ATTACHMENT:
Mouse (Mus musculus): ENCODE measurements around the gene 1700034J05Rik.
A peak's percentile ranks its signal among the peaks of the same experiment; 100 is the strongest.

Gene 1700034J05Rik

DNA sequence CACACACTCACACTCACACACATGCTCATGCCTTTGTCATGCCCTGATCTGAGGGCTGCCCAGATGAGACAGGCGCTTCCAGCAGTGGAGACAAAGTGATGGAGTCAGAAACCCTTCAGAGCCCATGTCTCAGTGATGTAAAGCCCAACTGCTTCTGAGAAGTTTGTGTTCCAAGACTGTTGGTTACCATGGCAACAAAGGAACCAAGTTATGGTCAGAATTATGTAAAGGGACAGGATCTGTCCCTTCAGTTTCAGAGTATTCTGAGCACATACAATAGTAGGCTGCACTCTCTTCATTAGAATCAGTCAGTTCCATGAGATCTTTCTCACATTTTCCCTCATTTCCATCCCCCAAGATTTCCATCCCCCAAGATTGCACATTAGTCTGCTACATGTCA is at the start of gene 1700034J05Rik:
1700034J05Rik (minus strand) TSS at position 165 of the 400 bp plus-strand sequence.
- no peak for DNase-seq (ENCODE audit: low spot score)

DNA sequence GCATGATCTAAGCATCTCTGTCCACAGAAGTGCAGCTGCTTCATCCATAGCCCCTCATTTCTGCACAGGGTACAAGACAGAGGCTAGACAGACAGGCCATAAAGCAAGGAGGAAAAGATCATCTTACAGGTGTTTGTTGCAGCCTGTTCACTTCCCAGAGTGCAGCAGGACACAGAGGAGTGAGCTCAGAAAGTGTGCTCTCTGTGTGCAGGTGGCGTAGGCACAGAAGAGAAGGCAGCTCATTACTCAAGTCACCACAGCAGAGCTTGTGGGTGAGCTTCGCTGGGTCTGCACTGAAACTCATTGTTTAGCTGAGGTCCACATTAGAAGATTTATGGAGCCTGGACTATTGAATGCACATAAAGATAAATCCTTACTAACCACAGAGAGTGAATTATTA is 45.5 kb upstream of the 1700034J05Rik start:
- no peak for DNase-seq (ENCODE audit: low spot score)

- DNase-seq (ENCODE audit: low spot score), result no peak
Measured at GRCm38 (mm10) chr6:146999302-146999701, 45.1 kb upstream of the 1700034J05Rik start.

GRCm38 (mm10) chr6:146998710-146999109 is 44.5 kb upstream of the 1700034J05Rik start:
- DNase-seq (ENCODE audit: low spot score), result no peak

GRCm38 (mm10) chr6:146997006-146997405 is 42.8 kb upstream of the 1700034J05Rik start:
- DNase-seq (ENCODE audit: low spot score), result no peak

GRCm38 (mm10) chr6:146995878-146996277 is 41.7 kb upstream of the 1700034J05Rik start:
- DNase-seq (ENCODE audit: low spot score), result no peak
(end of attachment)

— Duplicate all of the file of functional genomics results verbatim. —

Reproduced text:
Mouse (Mus musculus): ENCODE measurements around the gene 1700034J05Rik.
A peak's percentile ranks its signal among the peaks of the same experiment; 100 is the strongest.

Gene 1700034J05Rik

DNA sequence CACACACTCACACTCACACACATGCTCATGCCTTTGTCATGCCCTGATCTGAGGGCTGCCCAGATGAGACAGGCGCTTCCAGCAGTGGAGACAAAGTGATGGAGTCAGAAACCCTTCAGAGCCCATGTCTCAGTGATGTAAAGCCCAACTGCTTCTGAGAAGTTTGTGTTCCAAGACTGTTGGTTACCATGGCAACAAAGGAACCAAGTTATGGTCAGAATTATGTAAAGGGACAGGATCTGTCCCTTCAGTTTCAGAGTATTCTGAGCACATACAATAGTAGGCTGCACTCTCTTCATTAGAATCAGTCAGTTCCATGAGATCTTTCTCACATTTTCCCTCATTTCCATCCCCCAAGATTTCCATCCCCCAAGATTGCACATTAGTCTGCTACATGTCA is at the start of gene 1700034J05Rik:
1700034J05Rik (minus strand) TSS at position 165 of the 400 bp plus-strand sequence.
- no peak for DNase-seq (ENCODE audit: low spot score)

DNA sequence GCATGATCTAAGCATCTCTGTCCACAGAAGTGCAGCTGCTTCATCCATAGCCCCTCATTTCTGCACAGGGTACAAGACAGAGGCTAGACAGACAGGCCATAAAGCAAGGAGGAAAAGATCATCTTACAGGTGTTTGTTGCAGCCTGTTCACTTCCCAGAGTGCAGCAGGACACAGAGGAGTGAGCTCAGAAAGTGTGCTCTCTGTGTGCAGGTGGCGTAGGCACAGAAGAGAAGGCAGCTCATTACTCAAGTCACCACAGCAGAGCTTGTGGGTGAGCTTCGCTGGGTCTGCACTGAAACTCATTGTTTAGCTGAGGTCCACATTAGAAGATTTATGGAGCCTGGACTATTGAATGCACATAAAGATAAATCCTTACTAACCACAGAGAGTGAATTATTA is 45.5 kb upstream of the 1700034J05Rik start:
- no peak for DNase-seq (ENCODE audit: low spot score)

- DNase-seq (ENCODE audit: low spot score), result no peak
Measured at GRCm38 (mm10) chr6:146999302-146999701, 45.1 kb upstream of the 1700034J05Rik start.

GRCm38 (mm10) chr6:146998710-146999109 is 44.5 kb upstream of the 1700034J05Rik start:
- DNase-seq (ENCODE audit: low spot score), result no peak

GRCm38 (mm10) chr6:146997006-146997405 is 42.8 kb upstream of the 1700034J05Rik start:
- DNase-seq (ENCODE audit: low spot score), result no peak

GRCm38 (mm10) chr6:146995878-146996277 is 41.7 kb upstream of the 1700034J05Rik start:
- DNase-seq (ENCODE audit: low spot score), result no peak